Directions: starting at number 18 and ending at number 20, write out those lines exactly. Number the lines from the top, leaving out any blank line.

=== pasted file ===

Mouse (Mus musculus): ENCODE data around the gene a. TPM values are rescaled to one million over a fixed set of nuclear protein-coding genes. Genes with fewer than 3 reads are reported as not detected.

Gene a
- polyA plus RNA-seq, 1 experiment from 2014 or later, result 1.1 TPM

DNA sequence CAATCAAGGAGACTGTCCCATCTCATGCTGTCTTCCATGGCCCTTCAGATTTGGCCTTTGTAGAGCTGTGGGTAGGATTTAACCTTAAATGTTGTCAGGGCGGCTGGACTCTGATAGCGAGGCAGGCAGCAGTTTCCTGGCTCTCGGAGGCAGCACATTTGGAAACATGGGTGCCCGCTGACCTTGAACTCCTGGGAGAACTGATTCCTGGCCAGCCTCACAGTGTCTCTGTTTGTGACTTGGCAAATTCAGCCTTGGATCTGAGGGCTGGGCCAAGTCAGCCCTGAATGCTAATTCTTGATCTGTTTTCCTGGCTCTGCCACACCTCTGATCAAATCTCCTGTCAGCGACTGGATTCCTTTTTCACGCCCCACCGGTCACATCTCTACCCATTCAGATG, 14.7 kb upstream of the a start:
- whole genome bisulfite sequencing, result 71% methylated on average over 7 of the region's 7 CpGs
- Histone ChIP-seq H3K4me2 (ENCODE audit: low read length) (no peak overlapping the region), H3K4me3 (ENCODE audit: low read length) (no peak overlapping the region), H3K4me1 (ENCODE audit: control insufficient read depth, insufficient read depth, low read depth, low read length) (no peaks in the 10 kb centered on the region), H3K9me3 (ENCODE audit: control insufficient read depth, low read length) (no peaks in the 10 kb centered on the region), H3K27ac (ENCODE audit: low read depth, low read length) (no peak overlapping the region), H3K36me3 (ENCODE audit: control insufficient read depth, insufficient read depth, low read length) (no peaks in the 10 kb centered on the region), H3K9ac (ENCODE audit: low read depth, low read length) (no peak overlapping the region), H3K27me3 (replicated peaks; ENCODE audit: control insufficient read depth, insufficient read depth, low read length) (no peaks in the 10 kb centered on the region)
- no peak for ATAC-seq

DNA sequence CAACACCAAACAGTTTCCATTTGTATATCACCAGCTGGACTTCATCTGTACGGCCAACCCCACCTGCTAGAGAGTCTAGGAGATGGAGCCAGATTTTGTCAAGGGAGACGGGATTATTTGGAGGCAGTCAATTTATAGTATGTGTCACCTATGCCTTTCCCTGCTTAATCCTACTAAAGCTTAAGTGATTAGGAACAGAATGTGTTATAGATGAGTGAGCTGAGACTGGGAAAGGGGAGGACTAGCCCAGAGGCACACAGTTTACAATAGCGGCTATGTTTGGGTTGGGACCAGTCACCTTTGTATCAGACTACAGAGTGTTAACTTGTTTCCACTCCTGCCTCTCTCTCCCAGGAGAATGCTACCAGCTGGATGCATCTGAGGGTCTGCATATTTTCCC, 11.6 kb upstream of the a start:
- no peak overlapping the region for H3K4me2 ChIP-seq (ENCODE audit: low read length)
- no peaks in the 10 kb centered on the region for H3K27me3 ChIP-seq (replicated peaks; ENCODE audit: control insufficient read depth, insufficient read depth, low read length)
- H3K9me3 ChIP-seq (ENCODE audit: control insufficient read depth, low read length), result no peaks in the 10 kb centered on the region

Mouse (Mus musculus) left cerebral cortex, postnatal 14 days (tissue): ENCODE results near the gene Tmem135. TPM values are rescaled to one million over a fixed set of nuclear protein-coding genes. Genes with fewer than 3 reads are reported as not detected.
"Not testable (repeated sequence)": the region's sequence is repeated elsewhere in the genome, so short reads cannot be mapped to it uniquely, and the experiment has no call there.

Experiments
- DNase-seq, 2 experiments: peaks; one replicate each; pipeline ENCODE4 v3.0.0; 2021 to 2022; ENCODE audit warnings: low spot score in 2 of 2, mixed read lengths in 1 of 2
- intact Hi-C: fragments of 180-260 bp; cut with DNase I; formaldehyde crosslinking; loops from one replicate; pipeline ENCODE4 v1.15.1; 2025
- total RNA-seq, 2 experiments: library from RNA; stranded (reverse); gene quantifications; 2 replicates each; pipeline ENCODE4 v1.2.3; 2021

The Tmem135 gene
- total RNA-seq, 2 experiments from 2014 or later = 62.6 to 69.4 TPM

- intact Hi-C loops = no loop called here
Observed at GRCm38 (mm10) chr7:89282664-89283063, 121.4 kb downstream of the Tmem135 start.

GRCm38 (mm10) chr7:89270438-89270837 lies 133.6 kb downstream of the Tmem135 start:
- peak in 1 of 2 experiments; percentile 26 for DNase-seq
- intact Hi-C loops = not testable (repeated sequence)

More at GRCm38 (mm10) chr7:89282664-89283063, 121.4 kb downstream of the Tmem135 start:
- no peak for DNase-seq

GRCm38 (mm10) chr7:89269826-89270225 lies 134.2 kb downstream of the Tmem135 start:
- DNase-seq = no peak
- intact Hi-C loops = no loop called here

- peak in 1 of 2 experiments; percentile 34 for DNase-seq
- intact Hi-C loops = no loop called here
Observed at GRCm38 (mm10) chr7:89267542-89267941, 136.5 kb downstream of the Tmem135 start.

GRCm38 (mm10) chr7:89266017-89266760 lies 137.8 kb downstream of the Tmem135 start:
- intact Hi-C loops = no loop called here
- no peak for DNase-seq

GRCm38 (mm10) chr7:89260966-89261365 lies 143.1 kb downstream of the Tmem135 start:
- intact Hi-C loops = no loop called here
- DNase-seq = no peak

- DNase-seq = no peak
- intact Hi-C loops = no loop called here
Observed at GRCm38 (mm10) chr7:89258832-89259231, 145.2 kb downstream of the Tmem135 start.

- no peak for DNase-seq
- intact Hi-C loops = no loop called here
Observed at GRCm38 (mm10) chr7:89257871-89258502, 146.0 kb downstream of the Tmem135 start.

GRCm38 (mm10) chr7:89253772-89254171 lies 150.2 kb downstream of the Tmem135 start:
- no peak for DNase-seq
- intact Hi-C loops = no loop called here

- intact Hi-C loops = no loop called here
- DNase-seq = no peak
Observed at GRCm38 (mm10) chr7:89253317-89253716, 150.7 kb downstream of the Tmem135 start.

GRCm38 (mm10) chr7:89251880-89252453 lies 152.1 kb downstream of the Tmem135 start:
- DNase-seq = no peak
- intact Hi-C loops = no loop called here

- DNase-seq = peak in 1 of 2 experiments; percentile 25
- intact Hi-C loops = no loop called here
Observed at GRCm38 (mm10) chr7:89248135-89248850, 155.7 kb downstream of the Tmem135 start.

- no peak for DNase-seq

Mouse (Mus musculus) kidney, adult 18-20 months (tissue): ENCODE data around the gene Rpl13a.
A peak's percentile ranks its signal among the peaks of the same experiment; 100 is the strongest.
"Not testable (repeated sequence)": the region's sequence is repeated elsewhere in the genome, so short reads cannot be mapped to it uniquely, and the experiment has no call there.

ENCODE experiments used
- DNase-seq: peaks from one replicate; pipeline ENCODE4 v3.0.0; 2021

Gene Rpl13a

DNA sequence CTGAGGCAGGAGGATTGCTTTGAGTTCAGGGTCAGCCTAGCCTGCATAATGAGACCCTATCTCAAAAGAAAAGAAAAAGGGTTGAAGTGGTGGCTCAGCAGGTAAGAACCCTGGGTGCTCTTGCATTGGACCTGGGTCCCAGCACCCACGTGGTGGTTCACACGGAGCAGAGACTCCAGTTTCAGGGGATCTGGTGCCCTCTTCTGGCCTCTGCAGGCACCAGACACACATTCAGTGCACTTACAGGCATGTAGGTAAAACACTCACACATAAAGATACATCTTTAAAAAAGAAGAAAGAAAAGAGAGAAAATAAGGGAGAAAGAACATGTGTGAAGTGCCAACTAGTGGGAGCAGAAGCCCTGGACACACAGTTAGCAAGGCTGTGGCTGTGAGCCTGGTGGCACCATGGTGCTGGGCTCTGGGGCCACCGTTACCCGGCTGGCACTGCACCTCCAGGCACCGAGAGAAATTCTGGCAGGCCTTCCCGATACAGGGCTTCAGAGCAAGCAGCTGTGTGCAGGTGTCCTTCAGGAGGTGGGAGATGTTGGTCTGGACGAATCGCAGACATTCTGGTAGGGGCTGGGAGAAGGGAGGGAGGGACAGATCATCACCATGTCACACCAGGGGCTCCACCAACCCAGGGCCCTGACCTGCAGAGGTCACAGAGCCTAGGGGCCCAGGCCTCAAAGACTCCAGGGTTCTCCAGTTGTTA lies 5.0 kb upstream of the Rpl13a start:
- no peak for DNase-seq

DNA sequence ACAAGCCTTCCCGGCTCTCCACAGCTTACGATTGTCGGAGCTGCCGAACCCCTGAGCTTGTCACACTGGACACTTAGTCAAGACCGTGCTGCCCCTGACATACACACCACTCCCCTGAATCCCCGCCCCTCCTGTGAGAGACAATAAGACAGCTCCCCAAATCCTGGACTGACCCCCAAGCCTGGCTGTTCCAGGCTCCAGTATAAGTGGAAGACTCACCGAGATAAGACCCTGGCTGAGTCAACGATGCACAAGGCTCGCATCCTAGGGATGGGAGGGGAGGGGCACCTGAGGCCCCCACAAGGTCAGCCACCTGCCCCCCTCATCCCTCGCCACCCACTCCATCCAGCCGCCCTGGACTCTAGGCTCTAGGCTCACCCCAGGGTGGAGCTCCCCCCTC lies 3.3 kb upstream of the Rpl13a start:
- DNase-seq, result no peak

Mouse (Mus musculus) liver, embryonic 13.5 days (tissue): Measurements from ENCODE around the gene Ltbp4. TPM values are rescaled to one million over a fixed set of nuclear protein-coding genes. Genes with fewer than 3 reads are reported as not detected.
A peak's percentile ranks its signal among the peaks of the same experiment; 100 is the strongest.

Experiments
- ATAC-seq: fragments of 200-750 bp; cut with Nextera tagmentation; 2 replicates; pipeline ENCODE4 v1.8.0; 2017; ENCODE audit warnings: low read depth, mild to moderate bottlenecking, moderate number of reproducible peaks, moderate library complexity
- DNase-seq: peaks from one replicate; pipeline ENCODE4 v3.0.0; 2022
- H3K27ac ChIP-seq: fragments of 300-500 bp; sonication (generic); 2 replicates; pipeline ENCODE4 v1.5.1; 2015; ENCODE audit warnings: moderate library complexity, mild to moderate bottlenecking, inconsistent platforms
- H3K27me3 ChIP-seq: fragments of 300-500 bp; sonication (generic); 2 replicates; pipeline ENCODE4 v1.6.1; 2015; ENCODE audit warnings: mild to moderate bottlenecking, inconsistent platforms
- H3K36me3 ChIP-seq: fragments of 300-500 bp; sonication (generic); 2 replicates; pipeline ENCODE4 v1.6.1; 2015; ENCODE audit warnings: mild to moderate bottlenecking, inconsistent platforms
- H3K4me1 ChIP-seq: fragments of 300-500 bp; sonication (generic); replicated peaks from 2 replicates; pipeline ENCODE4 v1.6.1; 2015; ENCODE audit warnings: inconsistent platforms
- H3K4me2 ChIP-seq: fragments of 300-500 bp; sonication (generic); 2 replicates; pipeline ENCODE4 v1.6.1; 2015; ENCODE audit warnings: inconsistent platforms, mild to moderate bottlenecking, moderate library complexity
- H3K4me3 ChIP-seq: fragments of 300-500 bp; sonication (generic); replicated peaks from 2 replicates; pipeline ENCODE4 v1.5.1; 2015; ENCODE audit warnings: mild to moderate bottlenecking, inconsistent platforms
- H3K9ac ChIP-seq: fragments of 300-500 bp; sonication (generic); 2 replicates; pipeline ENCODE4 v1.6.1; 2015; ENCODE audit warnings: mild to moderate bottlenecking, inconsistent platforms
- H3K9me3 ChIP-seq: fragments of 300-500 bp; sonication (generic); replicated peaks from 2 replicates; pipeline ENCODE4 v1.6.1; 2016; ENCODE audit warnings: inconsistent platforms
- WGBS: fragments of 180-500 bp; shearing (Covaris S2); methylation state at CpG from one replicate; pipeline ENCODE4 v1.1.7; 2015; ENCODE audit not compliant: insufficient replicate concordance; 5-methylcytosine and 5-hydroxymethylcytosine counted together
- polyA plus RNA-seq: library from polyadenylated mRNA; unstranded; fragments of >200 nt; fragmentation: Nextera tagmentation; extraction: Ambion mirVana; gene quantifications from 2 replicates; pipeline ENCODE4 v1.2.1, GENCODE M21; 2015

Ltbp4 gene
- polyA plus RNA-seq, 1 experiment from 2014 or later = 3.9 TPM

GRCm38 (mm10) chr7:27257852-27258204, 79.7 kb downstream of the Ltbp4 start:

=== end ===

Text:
The Tmem135 gene
- total RNA-seq, 2 experiments from 2014 or later = 62.6 to 69.4 TPM

- intact Hi-C loops = no loop called here